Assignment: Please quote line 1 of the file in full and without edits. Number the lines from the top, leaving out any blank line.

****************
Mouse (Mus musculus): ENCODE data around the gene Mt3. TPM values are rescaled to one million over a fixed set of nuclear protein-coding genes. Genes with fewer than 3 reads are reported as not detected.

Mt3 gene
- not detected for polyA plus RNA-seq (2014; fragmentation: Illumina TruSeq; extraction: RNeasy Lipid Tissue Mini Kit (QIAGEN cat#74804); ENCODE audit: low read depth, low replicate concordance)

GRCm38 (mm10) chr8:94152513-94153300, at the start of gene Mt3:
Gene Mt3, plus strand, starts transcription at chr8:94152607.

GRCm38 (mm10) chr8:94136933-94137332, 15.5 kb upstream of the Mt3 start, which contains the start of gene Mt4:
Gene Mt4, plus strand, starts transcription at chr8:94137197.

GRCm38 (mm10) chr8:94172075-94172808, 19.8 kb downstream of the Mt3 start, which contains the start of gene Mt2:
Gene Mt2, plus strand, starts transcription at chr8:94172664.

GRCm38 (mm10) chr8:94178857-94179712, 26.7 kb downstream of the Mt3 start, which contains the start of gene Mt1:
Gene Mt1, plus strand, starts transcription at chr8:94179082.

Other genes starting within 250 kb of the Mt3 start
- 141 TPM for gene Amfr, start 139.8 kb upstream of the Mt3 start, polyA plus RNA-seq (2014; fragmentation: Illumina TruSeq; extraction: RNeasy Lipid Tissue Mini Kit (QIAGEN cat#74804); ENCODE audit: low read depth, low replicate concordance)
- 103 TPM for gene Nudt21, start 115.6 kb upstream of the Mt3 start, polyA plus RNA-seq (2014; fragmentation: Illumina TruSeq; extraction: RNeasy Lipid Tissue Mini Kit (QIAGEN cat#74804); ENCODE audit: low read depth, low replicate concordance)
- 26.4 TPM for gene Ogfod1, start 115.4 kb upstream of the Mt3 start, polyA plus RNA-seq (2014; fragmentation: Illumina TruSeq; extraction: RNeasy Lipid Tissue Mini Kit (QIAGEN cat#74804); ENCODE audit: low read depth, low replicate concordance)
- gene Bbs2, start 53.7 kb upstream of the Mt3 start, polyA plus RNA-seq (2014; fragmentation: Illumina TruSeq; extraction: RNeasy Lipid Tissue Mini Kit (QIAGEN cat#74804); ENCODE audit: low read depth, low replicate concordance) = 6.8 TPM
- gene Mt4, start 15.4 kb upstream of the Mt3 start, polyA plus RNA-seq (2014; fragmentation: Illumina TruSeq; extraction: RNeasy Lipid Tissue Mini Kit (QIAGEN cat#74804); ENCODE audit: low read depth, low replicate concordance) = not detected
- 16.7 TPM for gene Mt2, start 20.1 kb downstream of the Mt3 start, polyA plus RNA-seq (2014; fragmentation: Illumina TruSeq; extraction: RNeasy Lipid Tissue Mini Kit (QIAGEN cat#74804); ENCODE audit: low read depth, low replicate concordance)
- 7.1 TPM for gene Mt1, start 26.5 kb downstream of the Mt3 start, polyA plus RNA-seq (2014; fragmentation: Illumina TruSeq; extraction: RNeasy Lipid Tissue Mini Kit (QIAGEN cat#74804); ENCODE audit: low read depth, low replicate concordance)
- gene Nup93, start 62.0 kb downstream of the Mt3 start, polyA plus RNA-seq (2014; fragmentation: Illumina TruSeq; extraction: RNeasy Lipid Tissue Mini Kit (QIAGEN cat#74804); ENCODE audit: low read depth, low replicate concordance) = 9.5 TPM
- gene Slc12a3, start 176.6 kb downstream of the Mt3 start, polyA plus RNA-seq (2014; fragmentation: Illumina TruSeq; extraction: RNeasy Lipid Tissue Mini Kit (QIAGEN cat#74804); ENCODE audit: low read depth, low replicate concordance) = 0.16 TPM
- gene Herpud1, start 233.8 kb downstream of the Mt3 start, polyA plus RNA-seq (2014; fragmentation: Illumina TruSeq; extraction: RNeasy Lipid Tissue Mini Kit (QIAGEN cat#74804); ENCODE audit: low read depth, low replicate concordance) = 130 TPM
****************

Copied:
Mouse (Mus musculus): ENCODE data around the gene Mt3. TPM values are rescaled to one million over a fixed set of nuclear protein-coding genes. Genes with fewer than 3 reads are reported as not detected.